Tag Archives: tizip

MYOG: TiZip Pakbag

See also:
Deck bags for packboats

As mentioned here, wafting down the Tarn Gorge one summer with a Watershed Chattooga drybag jammed under my knees gave me plenty of time to configure a ‘deckbag’ to better fit my needs.


Peli cases are too heavy and cumbersome for these sorts of trips, while dependably dunk-proof – or even submersible bags like the Chattooga are too big and too fiddly to seal easily (since replaced with an Ortlieb Travel Zip). All I needed a 5-litre bag to sit on the floor below my knees for my must-stay-dries.
Using state-of-the-art Adobe Crayon™ CAD software I came up with a design (above) and optimal dims of about 29cm x 15cm wide by 12cm deep giving about 5 litres volume. Part of the attraction of this project was learning to heat-weld TPU fabric with a small iron. It looks so much easier and less messy than glue. Or so I thought.

Before I got – quite literally – stuck in, I considered adapting some of the many heavy-duty SealLine PVC roll-top dry bags I have knocking about. All I needed to do was stick a zip in, then somehow cap one end with a round piece of something. I may well try that later but what I was actually aiming for was a stable box not a cylinder to sit securely on the floor of a boat.

Heat welding: important to understand
PVC plastic can’t be heat sealed with an iron because it’s double coated. With double-coated anything (TPU, PVC, etc) the hot iron will easily melt the coating and make a right mess. Done this way you need to use a heat gun and a roller (left) which requires three hands. Or use single-sided PVC seam tape. Or of course, use glue.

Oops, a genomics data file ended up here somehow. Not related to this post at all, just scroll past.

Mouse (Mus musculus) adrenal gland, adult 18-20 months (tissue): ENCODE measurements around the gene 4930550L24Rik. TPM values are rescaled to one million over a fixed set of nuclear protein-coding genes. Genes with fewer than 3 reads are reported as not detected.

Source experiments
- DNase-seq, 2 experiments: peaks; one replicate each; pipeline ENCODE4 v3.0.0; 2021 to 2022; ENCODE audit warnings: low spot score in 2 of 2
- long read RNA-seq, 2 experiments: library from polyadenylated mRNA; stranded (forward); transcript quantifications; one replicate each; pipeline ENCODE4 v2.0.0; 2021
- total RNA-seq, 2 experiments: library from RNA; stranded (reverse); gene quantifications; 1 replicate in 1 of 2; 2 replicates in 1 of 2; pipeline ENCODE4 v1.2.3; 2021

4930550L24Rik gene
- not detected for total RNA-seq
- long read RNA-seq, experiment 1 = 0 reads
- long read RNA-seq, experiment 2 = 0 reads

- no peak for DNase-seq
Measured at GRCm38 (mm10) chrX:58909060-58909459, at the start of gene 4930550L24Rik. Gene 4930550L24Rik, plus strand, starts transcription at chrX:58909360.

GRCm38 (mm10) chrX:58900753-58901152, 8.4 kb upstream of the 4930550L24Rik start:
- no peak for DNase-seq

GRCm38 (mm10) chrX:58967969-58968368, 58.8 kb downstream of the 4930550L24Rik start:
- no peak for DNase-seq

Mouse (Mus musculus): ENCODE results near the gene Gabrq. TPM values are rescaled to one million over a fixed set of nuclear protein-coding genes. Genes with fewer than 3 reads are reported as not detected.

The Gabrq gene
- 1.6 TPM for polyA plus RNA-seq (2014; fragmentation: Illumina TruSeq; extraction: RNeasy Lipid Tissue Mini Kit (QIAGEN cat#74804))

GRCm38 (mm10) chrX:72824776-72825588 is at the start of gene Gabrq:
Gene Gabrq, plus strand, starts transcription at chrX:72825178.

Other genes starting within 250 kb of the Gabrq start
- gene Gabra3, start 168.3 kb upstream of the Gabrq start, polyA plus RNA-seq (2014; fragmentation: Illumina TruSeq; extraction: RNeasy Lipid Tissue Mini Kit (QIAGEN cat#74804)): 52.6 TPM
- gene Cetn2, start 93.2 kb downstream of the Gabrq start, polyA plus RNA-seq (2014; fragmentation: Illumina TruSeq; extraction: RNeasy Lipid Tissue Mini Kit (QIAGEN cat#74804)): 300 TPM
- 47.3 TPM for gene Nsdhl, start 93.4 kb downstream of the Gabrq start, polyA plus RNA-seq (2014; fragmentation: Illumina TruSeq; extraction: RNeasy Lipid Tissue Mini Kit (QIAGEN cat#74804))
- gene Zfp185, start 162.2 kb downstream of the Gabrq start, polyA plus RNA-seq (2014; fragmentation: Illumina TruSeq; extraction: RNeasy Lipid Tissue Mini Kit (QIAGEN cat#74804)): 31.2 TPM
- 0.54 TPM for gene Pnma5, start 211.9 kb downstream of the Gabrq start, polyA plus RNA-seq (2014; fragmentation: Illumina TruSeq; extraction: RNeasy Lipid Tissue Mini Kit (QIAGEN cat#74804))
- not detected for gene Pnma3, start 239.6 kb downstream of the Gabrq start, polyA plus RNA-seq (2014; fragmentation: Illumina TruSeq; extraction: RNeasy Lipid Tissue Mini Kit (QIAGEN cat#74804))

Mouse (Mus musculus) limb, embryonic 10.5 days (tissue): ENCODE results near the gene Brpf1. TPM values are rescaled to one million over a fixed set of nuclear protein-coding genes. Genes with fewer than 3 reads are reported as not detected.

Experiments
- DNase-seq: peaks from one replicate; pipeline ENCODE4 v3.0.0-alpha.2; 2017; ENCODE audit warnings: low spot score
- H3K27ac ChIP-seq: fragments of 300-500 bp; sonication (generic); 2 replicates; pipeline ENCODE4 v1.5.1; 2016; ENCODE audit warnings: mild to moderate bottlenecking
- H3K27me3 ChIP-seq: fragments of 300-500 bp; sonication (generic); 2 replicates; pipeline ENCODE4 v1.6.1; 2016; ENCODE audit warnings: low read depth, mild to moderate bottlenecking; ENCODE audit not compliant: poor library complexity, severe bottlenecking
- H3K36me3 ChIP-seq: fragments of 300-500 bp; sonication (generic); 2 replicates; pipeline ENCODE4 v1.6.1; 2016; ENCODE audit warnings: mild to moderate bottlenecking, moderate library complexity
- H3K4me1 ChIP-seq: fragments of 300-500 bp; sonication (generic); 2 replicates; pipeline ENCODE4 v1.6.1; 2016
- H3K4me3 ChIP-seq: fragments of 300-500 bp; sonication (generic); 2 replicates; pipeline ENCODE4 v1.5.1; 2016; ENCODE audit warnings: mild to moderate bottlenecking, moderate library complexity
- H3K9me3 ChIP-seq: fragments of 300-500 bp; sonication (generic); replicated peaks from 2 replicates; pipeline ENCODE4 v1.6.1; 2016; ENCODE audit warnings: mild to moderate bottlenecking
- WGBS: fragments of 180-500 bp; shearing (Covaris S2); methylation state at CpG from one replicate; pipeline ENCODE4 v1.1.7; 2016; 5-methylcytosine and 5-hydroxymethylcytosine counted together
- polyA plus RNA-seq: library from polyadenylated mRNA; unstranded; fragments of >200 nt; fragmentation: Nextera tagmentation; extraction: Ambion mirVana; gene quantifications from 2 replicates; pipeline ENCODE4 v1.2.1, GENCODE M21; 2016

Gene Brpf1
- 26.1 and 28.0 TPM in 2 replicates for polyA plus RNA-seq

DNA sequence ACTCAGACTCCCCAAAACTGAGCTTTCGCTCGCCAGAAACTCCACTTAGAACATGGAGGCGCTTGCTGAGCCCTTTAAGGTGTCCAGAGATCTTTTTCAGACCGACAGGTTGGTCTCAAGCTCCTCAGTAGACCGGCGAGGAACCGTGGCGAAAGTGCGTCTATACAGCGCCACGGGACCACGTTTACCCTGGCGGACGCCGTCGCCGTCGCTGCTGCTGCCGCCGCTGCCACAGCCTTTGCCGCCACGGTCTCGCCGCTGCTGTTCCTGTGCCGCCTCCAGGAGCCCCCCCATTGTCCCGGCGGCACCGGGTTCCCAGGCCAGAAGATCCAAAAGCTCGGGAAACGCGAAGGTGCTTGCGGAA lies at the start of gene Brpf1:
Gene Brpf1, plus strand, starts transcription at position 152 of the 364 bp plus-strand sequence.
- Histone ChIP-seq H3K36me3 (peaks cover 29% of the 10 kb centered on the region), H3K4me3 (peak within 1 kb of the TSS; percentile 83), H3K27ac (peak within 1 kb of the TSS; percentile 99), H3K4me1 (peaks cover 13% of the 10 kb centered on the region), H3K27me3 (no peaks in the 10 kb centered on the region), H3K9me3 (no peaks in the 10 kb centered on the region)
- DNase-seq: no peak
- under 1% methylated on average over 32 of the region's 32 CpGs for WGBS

The body of my Pakbag could be made from single-coated yellow 210D packraft hull fabric, with the near-square end panels in ‘both-sides-coated’ 420D black packraft floor material. At 650g/sqm (27oz/sq yard) this stuff is good and thick. The thin yellow is 275g/sqm.


Half a metre minimum order of each cost €10 and €20 respectively from extremtextil in Germany; a very handy resource for the home fabrician. What you see left is what’s left over. Extrem were also one of the only places I found who’d sell a couple of 23-cm TiZip MasterSeal 10s for €23 each. Rolled delivery cost a bit more but avoided folds and was very fast. In the meantime I bought a used Prolux iron off ebay for 20 quid and already had some scissors, a table, a ruler and a knife.


I’m not so skilled at home handicrafts so expected to make a right mess of things first time round, and was prepared to make a second bag. The next best thing I could do was think carefully before diving in like Edward Scissorhands at a confetti convention.
One smart decision I made was to use a wooden mould to form the bag around. I could have laboriously hand-sawn some kitchen-shelf leftovers down to size, but after more ebaying found a pair of hobbyist’s knick-knack balsa boxes which added up to 15 x 12 x 30 stacked.
As mentioned, you can’t iron on the coated side of TPU fabric; the coating will melt all over your iron before it bonds to whatever’s underneath. You can only directly heat an uncoated surface while pressing down the coated side which melts to the corresponding panel – coated or uncoated.


You can learn a lot from the DIY Packraft website. Lord knows how these guys manage to make packrafts from a roll of raw TPU. There can be no doubt that my attempt would end up looking like Picasso in an abattoir, but a dinky, curve-free pakbag ought to be within my abilities.


They mention the need for an iron with an adequate and consistent spread of heat up to around 220°C. Rated at 205°C, my cheapo Prolux was not in this category. I understand model makers find them ideal for applying thin transfers. For TPU work you need an iron with more poke, costing at least three times as much.